Reviews written by registered user
|14 reviews in total|
This short film was made for Space Center Houston, the visitor area of
NASA's Johnson Space Center, in Clear Lake City, Texas, just outside of
Houston. It was repeated every hour during opening times. It follows
the lives of several astronaut candidates, from the moment they first
receive the call that they've been accepted, through training,
simulations, and on to their first actual space shuttle flight. It
seems to be fairly authentic, although some scenes have obviously been
staged (or re-enacted) for the film - but that doesn't detract from
it's power. The various astronauts do all of the narration, so you get
a very personal view.
I bought a VHS copy in the gift shop over 10 years ago, when the space shuttle program was still active, but I haven't been back to Space Center Houston since then. With the shuttle program canceled, the film is a little bit dated, so I wouldn't be surprised if they no longer show it. But it is still quite an enjoyable film.
Most of the other reviews here rate this rather low, and say it's a
poor example of film noir. Well I agree, it isn't great film noir. But
it IS a very good mystery film. It's based on the novel "Stranger At
Home" by George Sanders, which was actually ghost-written by acclaimed
author Leigh Brackett. And the film is an amazingly faithful adaptation
of the book.
The main character was probably written with Sanders in mind, but William Sylvester (best known for "2001: A Space Odyssey") is excellent in the role of the stranger who came home. This is not a must-see film, but definitely worth checking out if you have the opportunity.
A group of field researchers encounter a series of typical problems
while surveying the Sahara desert -- snake bites, thieving natives,
automobile break-downs, dehydration, sand storms. They lead a nomadic
tribe to a fresh water-hole, cure one of its sick children, then teach
them to plant seed and irrigate. All of this adds up to much less drama
than it suggests, due to the documentary-like style of filming. There
are no safari hunts or wild animal stampedes, and very little plot.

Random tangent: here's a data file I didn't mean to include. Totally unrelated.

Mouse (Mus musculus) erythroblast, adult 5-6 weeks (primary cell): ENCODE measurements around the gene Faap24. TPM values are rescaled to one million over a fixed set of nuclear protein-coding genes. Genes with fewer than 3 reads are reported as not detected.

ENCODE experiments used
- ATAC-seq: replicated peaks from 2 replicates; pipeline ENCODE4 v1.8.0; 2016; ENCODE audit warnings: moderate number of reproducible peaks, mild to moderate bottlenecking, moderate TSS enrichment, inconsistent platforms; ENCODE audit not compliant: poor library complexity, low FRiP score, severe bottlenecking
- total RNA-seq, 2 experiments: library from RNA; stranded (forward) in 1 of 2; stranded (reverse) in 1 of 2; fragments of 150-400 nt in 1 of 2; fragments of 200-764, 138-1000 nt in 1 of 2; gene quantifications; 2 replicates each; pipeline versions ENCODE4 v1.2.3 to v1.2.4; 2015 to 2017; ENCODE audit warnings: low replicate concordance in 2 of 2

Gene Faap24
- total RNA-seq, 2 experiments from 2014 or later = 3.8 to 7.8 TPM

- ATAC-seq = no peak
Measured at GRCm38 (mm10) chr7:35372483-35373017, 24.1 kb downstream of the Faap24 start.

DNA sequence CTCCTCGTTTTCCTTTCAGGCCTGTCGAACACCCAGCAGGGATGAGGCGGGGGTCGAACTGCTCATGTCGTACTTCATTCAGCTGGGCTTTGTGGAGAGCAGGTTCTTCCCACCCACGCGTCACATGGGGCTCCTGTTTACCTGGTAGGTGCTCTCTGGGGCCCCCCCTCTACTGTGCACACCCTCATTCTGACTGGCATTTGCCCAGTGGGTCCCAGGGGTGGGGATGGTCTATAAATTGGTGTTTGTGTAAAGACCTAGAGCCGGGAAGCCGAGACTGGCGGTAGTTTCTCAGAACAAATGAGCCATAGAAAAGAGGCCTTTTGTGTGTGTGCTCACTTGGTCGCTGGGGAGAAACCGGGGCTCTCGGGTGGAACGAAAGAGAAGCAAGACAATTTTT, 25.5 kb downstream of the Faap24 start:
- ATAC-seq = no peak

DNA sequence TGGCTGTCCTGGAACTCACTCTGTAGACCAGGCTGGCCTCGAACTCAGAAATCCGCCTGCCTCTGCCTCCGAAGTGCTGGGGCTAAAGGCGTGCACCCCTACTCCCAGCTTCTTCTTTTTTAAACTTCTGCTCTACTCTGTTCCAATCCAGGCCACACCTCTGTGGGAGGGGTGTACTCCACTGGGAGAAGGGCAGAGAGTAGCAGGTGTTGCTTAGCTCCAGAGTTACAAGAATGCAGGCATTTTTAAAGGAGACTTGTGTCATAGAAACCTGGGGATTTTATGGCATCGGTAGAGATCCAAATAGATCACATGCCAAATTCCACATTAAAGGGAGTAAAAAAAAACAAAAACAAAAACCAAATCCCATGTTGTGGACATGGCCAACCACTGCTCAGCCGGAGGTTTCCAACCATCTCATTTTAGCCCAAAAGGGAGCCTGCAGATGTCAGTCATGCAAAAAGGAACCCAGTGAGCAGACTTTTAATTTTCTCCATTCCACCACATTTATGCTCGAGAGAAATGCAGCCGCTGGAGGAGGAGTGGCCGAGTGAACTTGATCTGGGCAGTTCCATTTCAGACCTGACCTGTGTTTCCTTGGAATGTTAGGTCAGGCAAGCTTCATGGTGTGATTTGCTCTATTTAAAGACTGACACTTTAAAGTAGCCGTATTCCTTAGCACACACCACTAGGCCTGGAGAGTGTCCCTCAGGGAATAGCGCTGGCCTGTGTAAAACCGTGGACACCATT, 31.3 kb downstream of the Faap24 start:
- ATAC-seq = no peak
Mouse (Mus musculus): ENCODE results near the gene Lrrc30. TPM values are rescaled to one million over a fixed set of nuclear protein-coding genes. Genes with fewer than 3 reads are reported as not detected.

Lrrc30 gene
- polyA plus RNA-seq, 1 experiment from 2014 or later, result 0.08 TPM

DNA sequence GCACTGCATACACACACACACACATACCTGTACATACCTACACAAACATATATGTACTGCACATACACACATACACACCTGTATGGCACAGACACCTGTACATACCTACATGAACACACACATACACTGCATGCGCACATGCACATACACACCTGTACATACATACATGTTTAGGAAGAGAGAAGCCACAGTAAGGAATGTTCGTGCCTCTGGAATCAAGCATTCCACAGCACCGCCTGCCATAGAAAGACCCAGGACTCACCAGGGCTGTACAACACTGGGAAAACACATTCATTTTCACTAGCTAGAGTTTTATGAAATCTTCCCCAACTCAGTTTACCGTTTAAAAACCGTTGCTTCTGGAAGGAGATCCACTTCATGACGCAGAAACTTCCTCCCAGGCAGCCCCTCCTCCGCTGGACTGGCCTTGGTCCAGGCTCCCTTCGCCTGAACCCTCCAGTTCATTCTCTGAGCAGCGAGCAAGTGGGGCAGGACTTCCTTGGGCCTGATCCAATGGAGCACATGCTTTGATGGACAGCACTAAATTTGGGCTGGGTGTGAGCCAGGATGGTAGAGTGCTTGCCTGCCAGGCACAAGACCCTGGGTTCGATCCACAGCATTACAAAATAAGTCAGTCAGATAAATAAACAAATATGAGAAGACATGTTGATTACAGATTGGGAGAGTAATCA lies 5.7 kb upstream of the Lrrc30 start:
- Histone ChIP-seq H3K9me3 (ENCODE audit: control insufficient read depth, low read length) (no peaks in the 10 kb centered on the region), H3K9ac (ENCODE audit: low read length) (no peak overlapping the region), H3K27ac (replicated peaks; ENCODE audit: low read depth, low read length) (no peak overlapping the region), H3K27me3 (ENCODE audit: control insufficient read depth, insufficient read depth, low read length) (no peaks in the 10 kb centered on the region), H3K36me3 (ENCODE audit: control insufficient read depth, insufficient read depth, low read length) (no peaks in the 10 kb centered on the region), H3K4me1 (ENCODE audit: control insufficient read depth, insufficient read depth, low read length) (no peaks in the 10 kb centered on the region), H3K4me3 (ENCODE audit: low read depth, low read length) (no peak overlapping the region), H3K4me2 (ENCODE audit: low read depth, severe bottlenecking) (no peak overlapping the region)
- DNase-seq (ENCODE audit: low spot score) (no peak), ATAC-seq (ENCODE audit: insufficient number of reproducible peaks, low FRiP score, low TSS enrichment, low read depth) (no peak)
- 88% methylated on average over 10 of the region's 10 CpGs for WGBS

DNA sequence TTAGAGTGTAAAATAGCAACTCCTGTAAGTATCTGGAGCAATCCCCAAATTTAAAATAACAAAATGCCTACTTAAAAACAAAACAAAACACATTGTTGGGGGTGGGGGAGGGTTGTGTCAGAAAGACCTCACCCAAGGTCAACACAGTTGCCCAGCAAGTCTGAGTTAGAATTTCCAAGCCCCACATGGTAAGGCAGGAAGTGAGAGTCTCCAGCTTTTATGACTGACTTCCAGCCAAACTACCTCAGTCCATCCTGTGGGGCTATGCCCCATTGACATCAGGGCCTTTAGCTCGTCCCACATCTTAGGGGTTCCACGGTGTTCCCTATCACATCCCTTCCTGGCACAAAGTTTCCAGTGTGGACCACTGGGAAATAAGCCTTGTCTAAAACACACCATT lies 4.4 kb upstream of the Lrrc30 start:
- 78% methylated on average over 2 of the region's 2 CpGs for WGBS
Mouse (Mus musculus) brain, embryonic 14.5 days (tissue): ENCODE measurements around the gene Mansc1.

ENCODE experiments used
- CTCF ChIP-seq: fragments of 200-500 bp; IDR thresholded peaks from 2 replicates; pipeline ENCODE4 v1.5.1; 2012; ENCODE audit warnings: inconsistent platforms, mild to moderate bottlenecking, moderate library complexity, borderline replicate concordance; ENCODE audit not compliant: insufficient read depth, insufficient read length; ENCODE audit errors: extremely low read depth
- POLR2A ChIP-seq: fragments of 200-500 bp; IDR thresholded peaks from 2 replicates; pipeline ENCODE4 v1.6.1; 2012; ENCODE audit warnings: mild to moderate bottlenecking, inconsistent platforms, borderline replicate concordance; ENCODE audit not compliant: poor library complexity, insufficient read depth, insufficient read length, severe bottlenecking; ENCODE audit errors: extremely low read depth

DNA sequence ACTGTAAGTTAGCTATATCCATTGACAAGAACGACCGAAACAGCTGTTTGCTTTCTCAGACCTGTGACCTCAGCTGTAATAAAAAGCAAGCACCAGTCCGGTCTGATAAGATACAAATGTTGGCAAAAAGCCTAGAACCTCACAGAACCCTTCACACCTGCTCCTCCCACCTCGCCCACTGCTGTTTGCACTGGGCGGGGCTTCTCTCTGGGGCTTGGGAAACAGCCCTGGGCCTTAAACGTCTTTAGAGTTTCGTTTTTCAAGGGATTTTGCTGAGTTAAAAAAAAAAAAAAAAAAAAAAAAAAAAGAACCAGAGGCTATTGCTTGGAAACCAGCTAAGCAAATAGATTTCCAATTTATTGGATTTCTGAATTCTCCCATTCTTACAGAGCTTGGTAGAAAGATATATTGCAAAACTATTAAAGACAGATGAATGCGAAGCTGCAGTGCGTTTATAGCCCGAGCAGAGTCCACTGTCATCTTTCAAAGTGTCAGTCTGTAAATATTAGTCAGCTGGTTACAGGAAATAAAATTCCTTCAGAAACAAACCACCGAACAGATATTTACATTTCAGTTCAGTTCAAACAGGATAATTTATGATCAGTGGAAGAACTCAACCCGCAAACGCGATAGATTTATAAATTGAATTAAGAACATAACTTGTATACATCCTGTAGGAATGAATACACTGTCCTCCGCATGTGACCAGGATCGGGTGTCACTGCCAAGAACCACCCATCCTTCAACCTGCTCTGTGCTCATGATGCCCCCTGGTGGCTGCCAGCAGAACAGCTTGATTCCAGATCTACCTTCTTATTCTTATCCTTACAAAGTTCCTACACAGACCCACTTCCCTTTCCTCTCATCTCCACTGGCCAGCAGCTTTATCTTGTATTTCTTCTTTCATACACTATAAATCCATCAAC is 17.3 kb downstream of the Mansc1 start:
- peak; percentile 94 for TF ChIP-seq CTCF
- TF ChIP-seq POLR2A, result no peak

The best thing about this is Jon Pertwee, who had just finished playing the 3rd Doctor Who, as the grizzled safari guide whose experience saves the group from several predicaments. Filmed entirely on location in Africa.
Writer / Producer Morey Amsterdam attempts to spoof the spy film genre.
The style is very similar to "Get Smart", but not nearly as
well-written. Most of the jokes fall flat. The endless stream of cameos
a la "Mad Mad World" is occasionally amusing, but not enough to save
This was obviously made on the cheap -- most of the action is confined to a bookstore, and there are only about 3 other sets in the entire film.
Morey Amsterdam and Rose Marie were perfect sidekicks on The Dick Van Dyke Show. Their chemistry is one of the reasons that show is such a classic. Unfortunately, they can't carry a film on their own, at least not one as badly written as this. Even their one-liners, of which there are plenty, are pretty lame.
If you think this might be worth a look just for curiosity, especially if you're a Dick Van Dyke Show fan, then do yourself a favor -- skip it.
As others have said, this 1980 version of "Brave New World" is far
superior to the 1998 version. But what nobody has mentioned, probably
because they aren't even aware of it, is that the 1980 film exists in 2
This was originally produced as a 2-part mini-series, running 4 hours (including commercials). But at the last minute, NBC chopped it down to fit into a 3-hour time slot. Allowing for commercials, this means that more than half an hour was removed. When it was later aired on the BBC in England, it ran in its original full length, 2-part form.
There are many collectors offering copies of this movie via the IMDb message boards, or eBay. Before buying, I suggest you ask which version they have. (I can personally recommend the copy offered by "deaks".)